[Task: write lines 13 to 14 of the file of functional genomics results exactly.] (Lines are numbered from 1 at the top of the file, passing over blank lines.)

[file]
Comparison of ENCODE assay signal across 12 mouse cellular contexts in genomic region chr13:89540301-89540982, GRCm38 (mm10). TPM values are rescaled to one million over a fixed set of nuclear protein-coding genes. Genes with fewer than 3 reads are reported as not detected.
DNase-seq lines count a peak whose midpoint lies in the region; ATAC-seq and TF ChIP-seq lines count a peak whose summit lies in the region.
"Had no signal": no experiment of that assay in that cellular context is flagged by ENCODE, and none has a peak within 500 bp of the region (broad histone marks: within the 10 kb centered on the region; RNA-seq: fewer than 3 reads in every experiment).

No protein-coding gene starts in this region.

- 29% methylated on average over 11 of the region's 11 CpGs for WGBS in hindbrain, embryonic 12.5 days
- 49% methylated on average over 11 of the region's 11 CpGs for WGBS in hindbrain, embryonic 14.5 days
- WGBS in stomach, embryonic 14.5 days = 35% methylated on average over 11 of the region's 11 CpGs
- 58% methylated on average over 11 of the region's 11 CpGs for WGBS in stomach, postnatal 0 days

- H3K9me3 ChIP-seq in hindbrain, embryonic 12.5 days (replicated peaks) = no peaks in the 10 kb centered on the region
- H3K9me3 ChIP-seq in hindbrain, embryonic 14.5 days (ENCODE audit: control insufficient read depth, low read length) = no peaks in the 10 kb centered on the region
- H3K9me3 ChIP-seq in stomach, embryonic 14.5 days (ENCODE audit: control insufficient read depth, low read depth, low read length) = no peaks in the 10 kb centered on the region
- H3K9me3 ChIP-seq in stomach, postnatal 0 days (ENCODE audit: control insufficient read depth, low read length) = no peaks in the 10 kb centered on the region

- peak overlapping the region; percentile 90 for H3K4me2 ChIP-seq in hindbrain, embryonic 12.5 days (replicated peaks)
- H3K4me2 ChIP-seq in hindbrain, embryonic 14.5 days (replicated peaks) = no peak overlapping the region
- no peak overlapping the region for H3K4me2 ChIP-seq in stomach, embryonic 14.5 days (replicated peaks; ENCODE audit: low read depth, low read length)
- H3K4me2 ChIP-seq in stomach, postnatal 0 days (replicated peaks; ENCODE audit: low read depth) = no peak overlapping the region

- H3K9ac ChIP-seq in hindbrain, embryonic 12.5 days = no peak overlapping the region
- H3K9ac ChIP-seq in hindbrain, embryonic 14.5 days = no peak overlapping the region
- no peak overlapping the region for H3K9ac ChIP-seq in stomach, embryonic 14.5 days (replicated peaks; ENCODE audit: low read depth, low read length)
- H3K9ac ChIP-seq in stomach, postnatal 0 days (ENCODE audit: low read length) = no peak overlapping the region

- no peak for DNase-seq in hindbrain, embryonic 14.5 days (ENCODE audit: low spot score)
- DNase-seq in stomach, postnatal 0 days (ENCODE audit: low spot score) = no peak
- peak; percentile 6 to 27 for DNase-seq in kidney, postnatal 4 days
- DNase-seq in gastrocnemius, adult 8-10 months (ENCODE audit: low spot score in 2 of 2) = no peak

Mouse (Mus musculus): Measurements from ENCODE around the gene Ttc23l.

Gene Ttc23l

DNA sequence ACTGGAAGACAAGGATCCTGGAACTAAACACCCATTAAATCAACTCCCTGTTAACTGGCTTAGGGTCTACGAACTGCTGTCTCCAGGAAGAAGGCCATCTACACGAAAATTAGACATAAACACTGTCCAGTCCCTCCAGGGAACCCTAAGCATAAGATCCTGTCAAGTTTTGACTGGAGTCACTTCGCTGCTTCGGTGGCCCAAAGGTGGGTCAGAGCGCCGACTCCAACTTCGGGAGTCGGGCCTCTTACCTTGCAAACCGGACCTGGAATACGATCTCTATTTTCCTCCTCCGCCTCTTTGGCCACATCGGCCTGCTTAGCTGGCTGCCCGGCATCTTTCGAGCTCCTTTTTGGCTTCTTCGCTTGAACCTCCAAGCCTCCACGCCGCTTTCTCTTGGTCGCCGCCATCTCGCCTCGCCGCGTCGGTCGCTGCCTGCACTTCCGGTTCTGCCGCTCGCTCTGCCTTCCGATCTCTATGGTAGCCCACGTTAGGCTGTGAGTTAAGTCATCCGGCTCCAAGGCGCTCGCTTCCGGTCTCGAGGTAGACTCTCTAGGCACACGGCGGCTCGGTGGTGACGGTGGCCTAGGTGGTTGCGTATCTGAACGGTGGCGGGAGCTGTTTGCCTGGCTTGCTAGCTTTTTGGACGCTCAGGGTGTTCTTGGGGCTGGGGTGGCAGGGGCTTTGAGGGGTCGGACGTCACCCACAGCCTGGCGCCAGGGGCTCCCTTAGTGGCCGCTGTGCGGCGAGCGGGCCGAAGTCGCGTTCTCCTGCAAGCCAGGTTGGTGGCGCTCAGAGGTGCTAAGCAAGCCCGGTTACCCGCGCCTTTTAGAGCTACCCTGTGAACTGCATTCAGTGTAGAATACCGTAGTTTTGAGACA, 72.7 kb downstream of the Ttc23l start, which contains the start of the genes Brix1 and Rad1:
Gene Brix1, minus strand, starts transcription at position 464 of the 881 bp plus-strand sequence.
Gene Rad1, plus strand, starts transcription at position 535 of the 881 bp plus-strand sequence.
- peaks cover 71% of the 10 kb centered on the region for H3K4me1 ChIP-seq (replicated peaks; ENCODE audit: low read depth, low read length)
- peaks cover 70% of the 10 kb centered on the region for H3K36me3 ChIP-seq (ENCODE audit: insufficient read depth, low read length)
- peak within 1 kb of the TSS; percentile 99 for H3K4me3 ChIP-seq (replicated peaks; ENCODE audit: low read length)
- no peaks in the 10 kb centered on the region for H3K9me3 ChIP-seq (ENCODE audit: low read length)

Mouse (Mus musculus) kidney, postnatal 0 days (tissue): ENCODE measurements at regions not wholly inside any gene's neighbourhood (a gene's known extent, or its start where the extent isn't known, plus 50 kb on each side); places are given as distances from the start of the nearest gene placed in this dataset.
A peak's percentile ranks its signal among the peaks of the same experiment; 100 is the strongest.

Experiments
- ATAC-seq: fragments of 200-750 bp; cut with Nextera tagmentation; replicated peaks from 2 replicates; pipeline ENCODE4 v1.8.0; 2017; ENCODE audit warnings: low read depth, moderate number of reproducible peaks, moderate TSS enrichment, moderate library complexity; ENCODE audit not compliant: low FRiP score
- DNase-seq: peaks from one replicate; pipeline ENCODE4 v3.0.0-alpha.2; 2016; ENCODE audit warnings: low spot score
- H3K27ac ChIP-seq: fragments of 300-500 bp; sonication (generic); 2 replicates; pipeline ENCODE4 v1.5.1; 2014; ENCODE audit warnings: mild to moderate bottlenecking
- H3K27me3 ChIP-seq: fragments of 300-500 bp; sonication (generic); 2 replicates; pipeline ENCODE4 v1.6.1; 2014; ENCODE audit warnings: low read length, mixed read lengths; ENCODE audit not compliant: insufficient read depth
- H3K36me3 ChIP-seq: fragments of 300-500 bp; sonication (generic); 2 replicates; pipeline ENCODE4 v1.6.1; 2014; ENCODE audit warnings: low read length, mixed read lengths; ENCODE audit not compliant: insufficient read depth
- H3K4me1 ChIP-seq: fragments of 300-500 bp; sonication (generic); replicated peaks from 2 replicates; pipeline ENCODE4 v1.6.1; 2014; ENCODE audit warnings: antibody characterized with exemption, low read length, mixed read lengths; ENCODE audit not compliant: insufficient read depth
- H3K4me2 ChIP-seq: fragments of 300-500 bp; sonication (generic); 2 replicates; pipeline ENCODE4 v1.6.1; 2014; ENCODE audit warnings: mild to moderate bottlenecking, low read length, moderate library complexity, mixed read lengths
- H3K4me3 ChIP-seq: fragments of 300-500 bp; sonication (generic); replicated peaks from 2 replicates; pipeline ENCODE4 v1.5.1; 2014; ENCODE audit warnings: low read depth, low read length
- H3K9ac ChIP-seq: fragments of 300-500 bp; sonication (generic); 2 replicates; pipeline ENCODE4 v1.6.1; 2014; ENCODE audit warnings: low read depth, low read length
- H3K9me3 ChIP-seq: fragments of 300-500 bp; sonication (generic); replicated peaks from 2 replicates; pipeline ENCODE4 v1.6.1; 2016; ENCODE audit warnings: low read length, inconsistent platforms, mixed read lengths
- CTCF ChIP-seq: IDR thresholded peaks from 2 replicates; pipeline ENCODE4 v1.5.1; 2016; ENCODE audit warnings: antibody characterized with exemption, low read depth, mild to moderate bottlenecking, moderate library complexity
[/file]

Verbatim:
- peak overlapping the region; percentile 90 for H3K4me2 ChIP-seq in hindbrain, embryonic 12.5 days (replicated peaks)
- H3K4me2 ChIP-seq in hindbrain, embryonic 14.5 days (replicated peaks) = no peak overlapping the region